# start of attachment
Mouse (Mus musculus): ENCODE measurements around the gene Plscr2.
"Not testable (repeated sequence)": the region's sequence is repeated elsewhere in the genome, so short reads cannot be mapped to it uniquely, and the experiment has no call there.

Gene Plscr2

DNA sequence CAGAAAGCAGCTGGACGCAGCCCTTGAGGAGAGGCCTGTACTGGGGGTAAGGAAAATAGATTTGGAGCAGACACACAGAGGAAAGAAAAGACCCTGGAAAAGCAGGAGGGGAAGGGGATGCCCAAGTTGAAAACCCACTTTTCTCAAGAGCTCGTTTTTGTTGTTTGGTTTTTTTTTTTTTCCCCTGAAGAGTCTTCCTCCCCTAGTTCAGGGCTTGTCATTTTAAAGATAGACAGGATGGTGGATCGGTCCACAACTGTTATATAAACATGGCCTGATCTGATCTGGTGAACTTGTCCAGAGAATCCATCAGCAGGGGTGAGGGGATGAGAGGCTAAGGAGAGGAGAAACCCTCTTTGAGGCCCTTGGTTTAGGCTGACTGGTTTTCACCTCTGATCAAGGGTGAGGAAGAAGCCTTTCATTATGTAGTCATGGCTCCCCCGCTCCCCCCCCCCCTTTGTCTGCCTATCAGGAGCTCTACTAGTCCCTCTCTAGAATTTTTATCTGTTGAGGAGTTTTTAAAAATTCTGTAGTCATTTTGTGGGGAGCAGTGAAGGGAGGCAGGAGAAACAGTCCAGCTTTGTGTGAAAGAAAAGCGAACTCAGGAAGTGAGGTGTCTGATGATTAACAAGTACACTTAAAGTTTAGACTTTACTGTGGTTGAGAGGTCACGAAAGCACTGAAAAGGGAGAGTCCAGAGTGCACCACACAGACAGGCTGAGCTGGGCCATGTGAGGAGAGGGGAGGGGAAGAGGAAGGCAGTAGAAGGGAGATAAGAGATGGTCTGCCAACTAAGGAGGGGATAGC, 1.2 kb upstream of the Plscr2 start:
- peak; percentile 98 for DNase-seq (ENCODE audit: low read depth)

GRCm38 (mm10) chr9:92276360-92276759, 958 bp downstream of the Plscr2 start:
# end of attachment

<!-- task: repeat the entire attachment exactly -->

Mouse (Mus musculus): ENCODE measurements around the gene Plscr2.
"Not testable (repeated sequence)": the region's sequence is repeated elsewhere in the genome, so short reads cannot be mapped to it uniquely, and the experiment has no call there.

Gene Plscr2

DNA sequence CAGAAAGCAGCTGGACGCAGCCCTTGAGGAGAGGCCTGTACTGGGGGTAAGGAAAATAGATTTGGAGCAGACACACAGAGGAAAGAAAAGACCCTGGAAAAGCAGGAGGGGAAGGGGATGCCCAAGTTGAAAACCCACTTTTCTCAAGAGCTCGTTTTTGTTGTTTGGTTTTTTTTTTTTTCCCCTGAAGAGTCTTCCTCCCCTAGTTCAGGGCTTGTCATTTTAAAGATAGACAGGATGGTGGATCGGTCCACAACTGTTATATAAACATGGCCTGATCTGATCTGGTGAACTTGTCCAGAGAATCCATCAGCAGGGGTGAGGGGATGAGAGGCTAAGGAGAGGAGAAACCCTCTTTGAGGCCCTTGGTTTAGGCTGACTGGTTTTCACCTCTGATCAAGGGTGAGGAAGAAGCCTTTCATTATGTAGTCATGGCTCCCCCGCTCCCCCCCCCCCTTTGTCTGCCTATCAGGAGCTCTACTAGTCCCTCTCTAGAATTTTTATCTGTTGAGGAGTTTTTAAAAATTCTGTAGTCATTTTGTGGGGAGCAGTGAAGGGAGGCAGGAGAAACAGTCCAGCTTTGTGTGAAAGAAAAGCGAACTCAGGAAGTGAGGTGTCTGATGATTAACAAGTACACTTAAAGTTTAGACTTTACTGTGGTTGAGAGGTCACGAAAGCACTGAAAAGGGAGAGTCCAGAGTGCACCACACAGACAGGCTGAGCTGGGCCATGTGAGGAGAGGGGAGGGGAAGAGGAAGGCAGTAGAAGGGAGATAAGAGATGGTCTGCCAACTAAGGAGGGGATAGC, 1.2 kb upstream of the Plscr2 start:
- peak; percentile 98 for DNase-seq (ENCODE audit: low read depth)

GRCm38 (mm10) chr9:92276360-92276759, 958 bp downstream of the Plscr2 start: